WCOOP profile: Inside the matrix with Xaston
Poker champions play the numbers. There is only so much feel or instinct that goes into it. The good players know the math is eventually going to win.
Among those people is Jaime "Xaston" Kaplan, the winner of WCOOP Event #6, a $215 no-limit hold'em turbo freakshow of a tournament. Kaplan won more than $200,000 for first place in that event on talents he acquired reading a few books back in the day.
"I read Winning Low-Limit Hold'em. This taught me to fold bad hands," Kaplan said. "Then I read Super System. This taught me to continuation bet even if I didn't fop top pair or a good draw. Then I read The Theory of Poker. This taught me everything else I ever learned about poker."
So, he's got a solid foundation in the game. He's read the important books. He's made his bones among the best. He's done what he needs to do. Of course, as far as he's concerned, it could all be just a bunch of meaningless bits and bytes.
"I think that there's about a 15% chance that we are all in a computer simulation of 2010 right now, being run on a supercomputer at some point in the future," he said.
Chew on that for a second while we go back over Kaplan's past.
See, the kid learned draw poker before he was eight years old. Some years later, he would learn all the dealer's choice games like Guts and Anaconda. Then his neighbor saw Chris Moneymaker win the 2003 WSOP and introduced hold'em to the mix.
"I hated it. There were no wild cards and you couldn't trade any of your cards for new ones!" Kaplan admitted. "But I was super competitive. All he was better than me at was swimming and pogo sticking, and I wasn't about to let him claim no-limit hold'em as another. So, I bought a book on the game and never looked back."
Now 24, years old Kaplan can look back on that time with a smile. See, in 2009 he took fifth in the WCOOP Main Event for $482,400, to this day his biggest win. Despite that and several other big finishes in his career, Kaplan never had a big first place finish until this week's bracelet victory. It was a back-climbing monkey he was happy to shake off.
It's not always been so easy for the young man. He says that as an adolescent he had some inpatient therapy for a while.
"I thought life sucked," he said, "but then I saw people who had real problems and have loved life ever since."
It's a philosophical diet based on the TV series The Wire, the novel Shantaram, and the comic strip Calvin & Hobbes, and one that's led him to look at poker as a simple game, a three-act play in which he plays the protagonist. He looks at what he has, figures his opponents' range, and then combines the two to make the best play based on that he knows.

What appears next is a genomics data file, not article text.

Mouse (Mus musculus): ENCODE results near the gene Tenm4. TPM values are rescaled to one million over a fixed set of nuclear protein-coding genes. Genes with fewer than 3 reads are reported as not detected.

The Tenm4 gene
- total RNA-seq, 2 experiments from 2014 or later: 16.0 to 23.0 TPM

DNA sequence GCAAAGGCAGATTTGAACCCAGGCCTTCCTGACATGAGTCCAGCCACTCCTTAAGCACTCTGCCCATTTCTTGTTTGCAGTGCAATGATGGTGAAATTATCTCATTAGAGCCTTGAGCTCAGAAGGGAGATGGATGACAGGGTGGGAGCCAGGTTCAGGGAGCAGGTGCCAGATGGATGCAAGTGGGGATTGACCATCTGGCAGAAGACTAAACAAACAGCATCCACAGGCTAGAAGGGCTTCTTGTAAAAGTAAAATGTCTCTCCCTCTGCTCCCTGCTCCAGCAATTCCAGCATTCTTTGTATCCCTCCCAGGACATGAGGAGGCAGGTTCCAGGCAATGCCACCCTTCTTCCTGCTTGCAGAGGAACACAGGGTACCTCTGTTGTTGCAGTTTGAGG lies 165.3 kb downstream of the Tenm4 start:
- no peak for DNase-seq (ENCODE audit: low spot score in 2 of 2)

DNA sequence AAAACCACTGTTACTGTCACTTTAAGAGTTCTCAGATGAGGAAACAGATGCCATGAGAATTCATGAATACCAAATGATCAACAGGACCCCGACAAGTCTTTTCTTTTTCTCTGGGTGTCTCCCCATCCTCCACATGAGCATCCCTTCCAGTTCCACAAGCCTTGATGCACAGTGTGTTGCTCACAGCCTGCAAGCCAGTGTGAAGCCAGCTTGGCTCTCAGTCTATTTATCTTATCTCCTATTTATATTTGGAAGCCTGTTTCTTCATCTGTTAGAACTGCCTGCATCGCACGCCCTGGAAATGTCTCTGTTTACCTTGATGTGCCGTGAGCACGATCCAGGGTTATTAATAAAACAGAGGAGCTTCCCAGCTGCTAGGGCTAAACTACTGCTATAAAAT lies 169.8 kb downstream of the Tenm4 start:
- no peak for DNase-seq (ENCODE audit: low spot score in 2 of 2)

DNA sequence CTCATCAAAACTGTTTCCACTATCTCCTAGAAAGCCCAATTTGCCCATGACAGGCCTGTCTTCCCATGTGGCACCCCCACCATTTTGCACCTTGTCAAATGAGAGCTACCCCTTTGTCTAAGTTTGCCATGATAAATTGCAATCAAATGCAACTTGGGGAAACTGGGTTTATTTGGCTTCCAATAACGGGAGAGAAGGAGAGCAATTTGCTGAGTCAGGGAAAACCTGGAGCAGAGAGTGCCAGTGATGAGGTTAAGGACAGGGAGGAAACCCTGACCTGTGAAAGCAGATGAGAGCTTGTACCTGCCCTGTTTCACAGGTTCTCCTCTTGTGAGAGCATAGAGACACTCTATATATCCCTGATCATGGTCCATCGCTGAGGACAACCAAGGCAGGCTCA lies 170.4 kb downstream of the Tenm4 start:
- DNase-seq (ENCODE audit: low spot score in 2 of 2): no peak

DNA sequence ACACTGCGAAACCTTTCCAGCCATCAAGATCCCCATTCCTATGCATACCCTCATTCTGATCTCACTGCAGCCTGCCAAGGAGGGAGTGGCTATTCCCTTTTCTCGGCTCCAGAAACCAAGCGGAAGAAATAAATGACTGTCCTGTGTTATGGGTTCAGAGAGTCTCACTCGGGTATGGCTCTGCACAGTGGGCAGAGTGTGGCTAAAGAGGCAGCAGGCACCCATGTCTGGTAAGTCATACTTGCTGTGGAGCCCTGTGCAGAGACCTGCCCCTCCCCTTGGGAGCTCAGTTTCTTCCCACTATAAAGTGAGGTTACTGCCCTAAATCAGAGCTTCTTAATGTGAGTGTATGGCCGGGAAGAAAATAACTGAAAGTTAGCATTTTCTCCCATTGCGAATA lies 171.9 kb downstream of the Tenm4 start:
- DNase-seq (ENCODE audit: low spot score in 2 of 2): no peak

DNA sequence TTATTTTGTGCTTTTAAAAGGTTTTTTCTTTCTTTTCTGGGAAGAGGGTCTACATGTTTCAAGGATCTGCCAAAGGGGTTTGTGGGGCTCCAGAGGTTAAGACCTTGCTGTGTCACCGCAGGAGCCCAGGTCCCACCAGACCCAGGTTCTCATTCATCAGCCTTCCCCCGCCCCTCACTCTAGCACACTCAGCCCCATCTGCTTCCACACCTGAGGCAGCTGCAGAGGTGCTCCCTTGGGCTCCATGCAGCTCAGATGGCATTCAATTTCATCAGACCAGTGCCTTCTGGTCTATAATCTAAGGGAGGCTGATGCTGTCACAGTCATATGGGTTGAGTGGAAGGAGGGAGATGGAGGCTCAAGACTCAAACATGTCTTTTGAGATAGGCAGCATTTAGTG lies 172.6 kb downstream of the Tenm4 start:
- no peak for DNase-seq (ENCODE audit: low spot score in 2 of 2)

"Rinse and repeat," he said.
Thus, it's a happy, easy life Kaplan leads these days. He'd call himself a full-time pro (because he only earns his money playing cards) but he says he's too lazy to even call what he does working. Still he has the money to buy a Chevy Volt in a couple of months and, if he manages to double what he's won so far in this year's WCOOP, he plans to book a $200,000 Virgin Galactic space flight.
As of this moment, Kaplan sits atop the 2010 WCOOP leaderboard. As far as many other people are concerned, he could as easily be sitting atop the world.
But then there's that whole playing-the-numbers thing. If we're to accept Kaplan's self-professed assumption that we are 15% likely to just be part of a matrix-ish simulation, the math would tell us to proceed as if we're not.
But then you have to think about it a little bit. Here we are, a bunch of addled poker players playing a simulation of the game on a computer. Our money and buy-ins go across the table as little packets of simulated information. To a degree, we're controlling the money's destiny and conducting our own little three-act plays on virtual tables in a virtual poker world. And yet, it's as real as the $2 million the winner of the main event will get in a couple of weeks.
So then, even if we are a simulation as Kaplan suggests is a possibility, should we act any differently than we would if all of this were real?
"It's interesting," Kaplan concludes.
For more on Kaplan's victory, see Xaston speeds to expedited victory in Event #6 NL Turbo Rebuys